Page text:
1. Always choose the right size toy for your bird. Size Chart Click HERE
2. Keep all ropes trimmed short. If you find your bird gets tangled up in rope easily, then Cotton Supreme
rope is the best way to go. Learn more about supreme rope by clicking here.
3. Always check toys for broken parts or chewed plastic and replace as needed.
4. Supervise birds when introducing a new toy.
5. Bells are not safe for all birds. Some birds are rough on toys and can pull out clappers. Keep this in mind
when choosing a toy. If there is a toy that you would like to have and there is a bell which would not be safe
for your bird, I can replace the bell with a bink when possible.
6. All willow wreaths are peeled and all natural. There is no varnish or paint on them and I clean each wreath
by hand after purchase with GSE and leave outside to dry. Like to know more about Grapefruit Seed Extract
7. All wood is safe and natural with no dyes what so ever. I use different kinds of woods soft and hard.
8. All leather is safe and veggie tanned.
9. I only use nickel plated or stainless steel. Nickel chain can be substituted with stainless steel for an extra
10. All toys that are sized for Conures and tiels have been tested by my birds. I come up with toys to please
there taste. The larger toys that I make are based on research that I have gathered online as well as other
resources. I am determined to do the best I can to create a SAFE and enjoyable toy for all birds. I always
encourage everyone to please pick a toy that is right for your bird. That doesn't just go for my online store,
thats any store that you choose to purchase from. I also want to encourage people to pay close attention when
buying a toy from a local pet store. There are toys on the market that are just dangerous. Jingle bells, some
clappers on bells, unknown metals, some dyed woods and rope, and many other things that could harm our
birds. I have a prime example of a toy I purchased from a local chain pet store. It was a large brass bell
that my blue crown played with for months until I learned how to test for zinc. The bell itself was fine but the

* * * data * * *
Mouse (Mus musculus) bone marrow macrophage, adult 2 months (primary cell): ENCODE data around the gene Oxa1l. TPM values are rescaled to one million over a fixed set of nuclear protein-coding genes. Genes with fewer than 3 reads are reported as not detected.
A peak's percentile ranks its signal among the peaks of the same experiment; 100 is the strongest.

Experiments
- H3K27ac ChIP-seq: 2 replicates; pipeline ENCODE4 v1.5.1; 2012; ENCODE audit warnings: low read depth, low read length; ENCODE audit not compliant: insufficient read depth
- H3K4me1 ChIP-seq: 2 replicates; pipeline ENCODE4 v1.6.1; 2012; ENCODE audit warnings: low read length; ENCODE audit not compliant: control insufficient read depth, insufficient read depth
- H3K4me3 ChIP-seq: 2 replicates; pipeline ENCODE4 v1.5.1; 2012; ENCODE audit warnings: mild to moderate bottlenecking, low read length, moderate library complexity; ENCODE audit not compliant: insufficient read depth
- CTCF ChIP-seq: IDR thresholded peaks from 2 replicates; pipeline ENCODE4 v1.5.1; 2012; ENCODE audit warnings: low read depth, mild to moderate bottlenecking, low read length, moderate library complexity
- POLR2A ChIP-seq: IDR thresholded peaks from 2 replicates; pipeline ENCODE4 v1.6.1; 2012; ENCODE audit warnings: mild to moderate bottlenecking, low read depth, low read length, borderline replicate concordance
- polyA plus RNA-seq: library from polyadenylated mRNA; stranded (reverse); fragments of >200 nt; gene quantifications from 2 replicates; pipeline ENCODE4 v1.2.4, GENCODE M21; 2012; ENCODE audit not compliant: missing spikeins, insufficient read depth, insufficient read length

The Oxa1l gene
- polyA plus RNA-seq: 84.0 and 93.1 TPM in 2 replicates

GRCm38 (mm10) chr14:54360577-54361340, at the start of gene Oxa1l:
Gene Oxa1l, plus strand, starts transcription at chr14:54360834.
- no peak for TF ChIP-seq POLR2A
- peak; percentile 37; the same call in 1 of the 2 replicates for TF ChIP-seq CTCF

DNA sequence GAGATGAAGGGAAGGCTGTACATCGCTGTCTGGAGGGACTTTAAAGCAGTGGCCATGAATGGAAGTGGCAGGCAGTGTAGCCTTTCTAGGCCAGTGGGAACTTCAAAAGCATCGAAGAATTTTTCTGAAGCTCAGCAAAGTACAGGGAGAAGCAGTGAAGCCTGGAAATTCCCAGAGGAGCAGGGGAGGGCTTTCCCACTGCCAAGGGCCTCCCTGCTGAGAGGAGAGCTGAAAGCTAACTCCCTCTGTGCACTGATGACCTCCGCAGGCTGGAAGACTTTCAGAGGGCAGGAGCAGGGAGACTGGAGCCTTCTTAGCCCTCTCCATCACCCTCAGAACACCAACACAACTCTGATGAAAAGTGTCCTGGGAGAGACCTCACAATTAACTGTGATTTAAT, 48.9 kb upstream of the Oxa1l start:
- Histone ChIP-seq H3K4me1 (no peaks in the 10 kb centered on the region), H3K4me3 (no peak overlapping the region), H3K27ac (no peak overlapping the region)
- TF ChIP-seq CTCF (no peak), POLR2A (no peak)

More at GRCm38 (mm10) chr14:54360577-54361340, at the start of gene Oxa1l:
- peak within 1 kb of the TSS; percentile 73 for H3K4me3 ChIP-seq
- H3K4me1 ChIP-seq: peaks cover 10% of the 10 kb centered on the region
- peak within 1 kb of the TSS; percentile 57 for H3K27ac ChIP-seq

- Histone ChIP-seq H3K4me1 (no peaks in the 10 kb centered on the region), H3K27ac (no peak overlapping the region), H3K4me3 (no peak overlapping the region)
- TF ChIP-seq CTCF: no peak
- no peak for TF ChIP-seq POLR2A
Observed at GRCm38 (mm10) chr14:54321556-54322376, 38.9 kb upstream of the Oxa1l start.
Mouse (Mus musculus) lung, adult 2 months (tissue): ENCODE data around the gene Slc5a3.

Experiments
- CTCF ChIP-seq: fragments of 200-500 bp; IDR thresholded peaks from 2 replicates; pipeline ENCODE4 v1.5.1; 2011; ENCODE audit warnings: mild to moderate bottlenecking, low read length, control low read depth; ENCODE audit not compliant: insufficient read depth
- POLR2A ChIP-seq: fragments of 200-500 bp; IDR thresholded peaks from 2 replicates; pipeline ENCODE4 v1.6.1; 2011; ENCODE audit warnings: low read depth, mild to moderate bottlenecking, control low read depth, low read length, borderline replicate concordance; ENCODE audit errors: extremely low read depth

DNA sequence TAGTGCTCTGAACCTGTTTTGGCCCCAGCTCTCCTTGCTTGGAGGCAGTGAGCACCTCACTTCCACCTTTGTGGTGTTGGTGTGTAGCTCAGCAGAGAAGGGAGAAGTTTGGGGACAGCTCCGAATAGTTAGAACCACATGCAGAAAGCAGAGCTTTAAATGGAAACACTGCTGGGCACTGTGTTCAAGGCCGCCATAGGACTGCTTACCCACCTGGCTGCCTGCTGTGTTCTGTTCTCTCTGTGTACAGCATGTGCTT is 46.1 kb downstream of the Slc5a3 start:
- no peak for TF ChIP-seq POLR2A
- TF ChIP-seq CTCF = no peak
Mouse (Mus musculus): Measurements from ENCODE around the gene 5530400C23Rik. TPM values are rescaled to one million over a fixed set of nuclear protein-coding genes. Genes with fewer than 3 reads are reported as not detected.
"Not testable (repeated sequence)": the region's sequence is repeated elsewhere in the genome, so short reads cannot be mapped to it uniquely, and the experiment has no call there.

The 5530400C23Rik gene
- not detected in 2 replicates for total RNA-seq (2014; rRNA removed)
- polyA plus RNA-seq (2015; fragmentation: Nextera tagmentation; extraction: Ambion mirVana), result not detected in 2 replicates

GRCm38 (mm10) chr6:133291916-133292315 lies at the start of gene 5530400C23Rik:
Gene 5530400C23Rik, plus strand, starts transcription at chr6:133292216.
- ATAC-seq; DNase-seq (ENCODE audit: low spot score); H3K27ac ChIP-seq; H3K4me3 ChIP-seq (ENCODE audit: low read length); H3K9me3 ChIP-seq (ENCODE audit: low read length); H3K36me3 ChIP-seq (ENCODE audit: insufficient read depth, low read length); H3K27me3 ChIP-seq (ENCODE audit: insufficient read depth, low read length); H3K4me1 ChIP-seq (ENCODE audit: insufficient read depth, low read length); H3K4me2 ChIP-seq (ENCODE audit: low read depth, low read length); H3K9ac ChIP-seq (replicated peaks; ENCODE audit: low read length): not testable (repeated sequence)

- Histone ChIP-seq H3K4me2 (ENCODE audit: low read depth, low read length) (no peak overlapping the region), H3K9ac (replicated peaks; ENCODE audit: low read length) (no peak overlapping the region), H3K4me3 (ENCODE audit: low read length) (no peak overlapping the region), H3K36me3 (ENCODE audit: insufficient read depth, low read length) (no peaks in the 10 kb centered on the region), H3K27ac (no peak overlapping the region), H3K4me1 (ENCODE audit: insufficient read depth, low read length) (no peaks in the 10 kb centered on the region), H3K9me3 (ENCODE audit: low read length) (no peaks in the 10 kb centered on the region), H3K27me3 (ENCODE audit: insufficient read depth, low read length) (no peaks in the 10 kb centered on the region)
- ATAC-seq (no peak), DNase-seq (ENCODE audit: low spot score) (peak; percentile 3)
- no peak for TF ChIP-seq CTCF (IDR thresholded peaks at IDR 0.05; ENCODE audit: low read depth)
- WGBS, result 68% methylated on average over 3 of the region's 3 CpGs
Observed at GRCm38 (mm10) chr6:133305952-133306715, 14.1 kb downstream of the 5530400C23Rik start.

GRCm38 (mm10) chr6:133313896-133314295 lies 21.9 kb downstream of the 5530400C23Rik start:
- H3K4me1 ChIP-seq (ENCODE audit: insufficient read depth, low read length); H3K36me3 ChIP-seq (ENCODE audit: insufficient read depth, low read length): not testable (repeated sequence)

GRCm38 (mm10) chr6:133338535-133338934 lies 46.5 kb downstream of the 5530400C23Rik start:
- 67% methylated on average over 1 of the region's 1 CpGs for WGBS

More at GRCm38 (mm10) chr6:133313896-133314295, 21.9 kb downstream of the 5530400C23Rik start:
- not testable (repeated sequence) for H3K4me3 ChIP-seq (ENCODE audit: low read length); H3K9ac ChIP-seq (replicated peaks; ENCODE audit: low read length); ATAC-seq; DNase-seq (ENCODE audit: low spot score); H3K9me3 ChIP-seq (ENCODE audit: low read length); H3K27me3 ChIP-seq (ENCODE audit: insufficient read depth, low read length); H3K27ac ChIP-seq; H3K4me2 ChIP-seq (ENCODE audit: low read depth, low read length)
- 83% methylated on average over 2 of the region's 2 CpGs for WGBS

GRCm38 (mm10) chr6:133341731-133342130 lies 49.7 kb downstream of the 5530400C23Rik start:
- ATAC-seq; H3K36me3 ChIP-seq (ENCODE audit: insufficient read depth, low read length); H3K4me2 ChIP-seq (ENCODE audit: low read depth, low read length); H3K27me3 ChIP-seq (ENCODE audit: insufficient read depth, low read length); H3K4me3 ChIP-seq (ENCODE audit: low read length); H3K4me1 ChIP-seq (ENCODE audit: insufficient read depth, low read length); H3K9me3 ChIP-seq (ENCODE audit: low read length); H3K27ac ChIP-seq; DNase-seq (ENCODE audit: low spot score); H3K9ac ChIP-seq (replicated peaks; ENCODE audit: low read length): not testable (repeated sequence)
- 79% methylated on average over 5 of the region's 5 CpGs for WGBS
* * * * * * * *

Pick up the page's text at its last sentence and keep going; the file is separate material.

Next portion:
clapper tested positive for zinc. It really shocked me. What else is out there? I wonder how many of the
toys we thought were safe really are? If you would like to learn how to test for zinc please click here.
1. Change toy arrangement in cage every month.
2. Hide treats in toys for fun.
3. An easy fun toy for a large Conures to make, one colored whiffle ball and one long leather lace. String
leather through ball tie a knot and now you can play ball without having to run for the ball every time. ;-)
4. Purchase a willow basket and use as toy chest, set it on top of cage and watch your bird have the best time
tossing every toy out! Of course you have to put them back so he can do it again.
5. Great easy toy to make. Long enough piece of rope that can hang from the top of the cage to just a few
inches above the bottom. Tie many knots and slide a few rings and toy parts in between. Hang one large toy on
the end like a bell. Watch your bird have the best time laying on his back playing with the bell, or climbing up
and down the rope trying to figure out how to get those rings and toys off. Lot of fun with this simple toy.
*Trim rope short at the end better yet use supreme rope.*
Teaching Your Bird To Talk
This has to be one of the most flattering things parrots learn to do. Imitating human speech is an art form to a
bird. Some practice out in the open while some like to practice in secret we call them closet talkers! They don’t
want you to know about it until it perfect I guess :-) ! Even so some birds prefer sound effects instead not to
mention birds who love to whistle. Remember some birds learn to talk without being taught which in my opinion
is the best way. Talk to your bird everyday as much as you can. Interacting with him will be the key to teaching
your bird to talk. All my birds talk except for Jasper my female cockatiel. I never sat down and said ok I’m
going to teach you to talk now. The first bird that learned to talk was Kiwi, my male cockatiel and he totally
surprised me by saying his name one morning before I did. Every morning I would get up the first thing I would
do is go and check on my birds which at the time was only Kiwi and Natchez a budgie. I would say Kiwi very
loud and high pitched in the morning in a very exciting way. This was just my way of greeting him every morning.
It was not long when one morning I came to greet him he spoke up first a very loud and clear Kiwi. So I thought